We took our baby girl home, and we loved her. We fed her, bathed her, played with her, watched her smile and laugh for the first time. We watched her learn to roll over, sit up on her own, pull up, stand, and take those precious first steps. Elsie didn't have a single ear infection until she was 10 months old, and her pediatrician said it was mild. It's been more than two years since then, and she hasn't had another. No tubes here! When Elsie was 11 months old, we started preparing for surgery, I replaced one feeding a day with a sippy cup (no spill proof valve) since she wouldn't be able to have anything in her mouth after the surgery. The first few days were rough, but after she got that first cup feeding down, the rest quickly followed and within two weeks, she was completely off the bottle. One week before the surgery, we quit the paci cold turkey. So, we were ready. She was healthy, and one cold day in February we made a trip back to Kansas City.
I was determined not to let her see me cry, but I didn't even make it past the security check at the hospital! I recovered in the elevator and we met with a nurse who measured her height and weight. We got her dressed in a cute little infant-sized hospital gown, and we played with bubbles while we waited. Then, we met a nurse out in the hallway and for the first time in a year, I handed my baby to someone besides my husband and had to walk away. It was the first time neither one of us would be with her. We went to the waiting room and waited. I left for awhile to go down the hall to a pumping room...how cool that they had those! Shortly after I returned, the surgeon came in to meet with us. Elsie was in recovery and the surgery had went well. Next, we went to meet up with her at the same place we'd left her with the nurse. She was in a crib this time, and I just remember thinking she looked like she'd been beat up. The 24 hours after that went by pretty quickly. We just held her while she slept mostly. She had to wear arm splints to prevent her from putting anything in her mouth. We fed her whenever she was awake and then we made the trip back home and started the recovery process. At home, we only put the arm splints on her while she was sleeping, and I kept a close eye on her during the day. She continued to eat from her valveless sippy cup and slowly we were able to introduce soft foods and eventually table foods. Now, she's just as perfect as the day she was born!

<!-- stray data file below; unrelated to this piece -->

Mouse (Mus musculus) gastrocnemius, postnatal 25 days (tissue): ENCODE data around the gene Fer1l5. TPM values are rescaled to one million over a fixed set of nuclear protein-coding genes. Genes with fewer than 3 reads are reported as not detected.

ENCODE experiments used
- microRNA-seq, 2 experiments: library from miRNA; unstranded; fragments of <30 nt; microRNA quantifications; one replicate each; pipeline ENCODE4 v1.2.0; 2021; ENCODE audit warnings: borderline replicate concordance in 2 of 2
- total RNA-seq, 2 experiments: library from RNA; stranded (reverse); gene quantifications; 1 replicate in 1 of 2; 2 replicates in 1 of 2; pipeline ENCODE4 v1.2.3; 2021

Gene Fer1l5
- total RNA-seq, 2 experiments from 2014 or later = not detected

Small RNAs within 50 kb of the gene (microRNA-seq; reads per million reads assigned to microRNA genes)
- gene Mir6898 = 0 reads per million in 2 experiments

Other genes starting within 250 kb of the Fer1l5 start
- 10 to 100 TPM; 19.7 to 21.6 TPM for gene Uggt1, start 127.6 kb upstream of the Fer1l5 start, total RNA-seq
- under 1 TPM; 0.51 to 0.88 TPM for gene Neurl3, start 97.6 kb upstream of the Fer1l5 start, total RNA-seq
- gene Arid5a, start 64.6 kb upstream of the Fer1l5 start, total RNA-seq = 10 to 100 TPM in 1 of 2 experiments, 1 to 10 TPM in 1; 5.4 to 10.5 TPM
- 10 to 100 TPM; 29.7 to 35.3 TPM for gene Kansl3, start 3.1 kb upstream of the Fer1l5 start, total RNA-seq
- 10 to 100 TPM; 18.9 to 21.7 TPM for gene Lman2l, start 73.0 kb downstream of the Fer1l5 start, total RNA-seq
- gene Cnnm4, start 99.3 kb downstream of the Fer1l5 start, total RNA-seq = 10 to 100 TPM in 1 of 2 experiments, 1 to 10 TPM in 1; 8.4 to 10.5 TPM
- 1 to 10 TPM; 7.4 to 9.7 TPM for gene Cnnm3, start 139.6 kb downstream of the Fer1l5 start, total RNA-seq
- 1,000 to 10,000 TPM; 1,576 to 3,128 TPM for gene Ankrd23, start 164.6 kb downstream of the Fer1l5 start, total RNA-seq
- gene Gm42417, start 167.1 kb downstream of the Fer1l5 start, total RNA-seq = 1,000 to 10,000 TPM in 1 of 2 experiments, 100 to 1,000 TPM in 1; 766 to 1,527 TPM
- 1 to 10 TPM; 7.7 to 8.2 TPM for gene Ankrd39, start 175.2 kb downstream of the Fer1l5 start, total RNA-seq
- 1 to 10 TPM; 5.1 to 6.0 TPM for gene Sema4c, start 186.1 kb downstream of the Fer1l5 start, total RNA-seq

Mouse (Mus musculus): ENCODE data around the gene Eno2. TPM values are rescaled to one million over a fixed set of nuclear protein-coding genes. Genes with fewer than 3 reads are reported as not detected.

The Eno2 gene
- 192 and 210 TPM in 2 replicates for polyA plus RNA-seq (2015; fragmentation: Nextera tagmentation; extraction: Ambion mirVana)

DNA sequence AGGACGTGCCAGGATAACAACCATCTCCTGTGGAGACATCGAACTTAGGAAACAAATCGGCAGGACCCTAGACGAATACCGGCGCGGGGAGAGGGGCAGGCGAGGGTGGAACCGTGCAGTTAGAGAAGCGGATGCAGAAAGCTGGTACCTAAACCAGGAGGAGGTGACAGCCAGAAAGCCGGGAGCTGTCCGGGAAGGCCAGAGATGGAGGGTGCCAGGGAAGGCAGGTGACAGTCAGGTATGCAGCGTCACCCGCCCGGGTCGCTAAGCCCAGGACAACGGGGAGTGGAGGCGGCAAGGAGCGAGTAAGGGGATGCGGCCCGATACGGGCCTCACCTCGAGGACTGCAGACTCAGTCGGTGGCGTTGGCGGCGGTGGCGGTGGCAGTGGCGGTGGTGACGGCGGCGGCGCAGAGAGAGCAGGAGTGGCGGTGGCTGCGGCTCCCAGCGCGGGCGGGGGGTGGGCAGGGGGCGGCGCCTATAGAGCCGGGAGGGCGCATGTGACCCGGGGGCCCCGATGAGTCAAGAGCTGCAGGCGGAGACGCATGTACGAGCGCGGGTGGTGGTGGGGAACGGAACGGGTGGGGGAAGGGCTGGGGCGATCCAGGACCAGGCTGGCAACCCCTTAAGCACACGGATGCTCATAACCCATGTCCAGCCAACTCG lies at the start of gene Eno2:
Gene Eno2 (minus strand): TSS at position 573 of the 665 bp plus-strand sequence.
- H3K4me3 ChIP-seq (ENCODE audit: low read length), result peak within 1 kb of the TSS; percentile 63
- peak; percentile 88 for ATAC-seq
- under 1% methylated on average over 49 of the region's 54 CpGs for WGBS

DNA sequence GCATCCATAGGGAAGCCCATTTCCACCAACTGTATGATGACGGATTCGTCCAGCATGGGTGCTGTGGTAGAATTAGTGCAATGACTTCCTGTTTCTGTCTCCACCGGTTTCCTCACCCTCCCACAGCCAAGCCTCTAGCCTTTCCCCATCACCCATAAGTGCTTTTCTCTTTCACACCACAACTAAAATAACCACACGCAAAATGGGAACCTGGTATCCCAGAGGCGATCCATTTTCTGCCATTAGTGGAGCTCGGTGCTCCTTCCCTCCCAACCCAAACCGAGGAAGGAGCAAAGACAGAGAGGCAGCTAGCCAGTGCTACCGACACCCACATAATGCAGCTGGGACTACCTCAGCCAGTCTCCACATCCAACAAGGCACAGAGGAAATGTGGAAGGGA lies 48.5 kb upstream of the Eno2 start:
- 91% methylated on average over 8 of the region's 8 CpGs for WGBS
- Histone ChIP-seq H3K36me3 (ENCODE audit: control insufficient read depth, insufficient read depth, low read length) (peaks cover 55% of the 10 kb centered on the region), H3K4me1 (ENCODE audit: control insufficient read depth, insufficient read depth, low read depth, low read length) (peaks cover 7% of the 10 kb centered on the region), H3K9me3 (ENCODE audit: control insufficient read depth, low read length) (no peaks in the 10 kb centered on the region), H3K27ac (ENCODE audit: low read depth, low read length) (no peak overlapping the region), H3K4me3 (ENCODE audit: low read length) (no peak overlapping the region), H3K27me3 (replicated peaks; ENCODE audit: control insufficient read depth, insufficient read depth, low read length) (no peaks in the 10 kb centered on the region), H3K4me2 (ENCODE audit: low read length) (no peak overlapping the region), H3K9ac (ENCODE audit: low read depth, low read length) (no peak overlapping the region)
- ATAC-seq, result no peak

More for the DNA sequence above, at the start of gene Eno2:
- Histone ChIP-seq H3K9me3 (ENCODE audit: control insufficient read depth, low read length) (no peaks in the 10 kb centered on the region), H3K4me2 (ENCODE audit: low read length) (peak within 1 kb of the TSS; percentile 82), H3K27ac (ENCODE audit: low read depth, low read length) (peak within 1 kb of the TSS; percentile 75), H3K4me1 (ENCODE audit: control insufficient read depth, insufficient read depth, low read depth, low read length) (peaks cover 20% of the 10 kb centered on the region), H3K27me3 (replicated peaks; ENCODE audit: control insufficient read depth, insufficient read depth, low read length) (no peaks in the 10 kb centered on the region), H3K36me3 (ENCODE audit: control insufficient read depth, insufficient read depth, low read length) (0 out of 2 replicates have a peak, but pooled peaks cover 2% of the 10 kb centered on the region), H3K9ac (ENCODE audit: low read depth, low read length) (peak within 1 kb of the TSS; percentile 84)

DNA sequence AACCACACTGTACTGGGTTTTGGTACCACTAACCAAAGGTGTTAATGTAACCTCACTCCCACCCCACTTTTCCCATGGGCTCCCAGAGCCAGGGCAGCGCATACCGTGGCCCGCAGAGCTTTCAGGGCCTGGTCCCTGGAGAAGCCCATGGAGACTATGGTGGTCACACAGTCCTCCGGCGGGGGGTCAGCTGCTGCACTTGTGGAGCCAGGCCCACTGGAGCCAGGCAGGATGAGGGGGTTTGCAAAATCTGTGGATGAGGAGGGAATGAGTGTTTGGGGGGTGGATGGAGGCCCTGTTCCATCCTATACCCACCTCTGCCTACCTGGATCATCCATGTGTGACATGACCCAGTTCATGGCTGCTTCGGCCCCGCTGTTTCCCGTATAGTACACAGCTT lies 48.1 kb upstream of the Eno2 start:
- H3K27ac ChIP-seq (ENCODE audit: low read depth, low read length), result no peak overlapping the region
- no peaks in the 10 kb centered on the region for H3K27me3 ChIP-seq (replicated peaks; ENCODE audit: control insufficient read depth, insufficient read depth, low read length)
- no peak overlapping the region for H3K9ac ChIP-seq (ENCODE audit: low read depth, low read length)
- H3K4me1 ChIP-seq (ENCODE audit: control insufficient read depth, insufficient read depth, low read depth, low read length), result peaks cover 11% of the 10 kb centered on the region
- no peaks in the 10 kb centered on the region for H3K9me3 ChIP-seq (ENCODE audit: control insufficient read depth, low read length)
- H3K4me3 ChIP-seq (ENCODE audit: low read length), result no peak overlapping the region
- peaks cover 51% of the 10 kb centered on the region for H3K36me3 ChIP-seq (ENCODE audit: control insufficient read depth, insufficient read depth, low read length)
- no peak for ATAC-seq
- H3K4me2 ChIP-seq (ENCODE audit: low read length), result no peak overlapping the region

Honestly though, that all seems like it's ancient history now. I seriously think I cried more over pumping instead of nursing than I cried over Elsie's palate. I gave up pumping after her recovery from surgery was complete. Overall, our biggest problems weren't really problems at all just extra care. We had to keep her upright for an hour after she ate before her surgery or she would sometimes have blockage in her throat which made breathing more difficult. Keeping her upright seemed to decrease those chances dramatically. She couldn't eat table foods until after her recovery because she'd just gag on them. Other than those things, life was fairly normal for her. Now, those are all things of the past, and she won't remember any of it. At the time, those things were pretty stressful for us, but I'm thankful for the road we got to travel looking back on the experience. To God be the glory!
Here's a picture of Elsie just moments after she was born...funny how her cleft is clear as day here and it took 5 days for a diagnosis!
Elsie after her surgery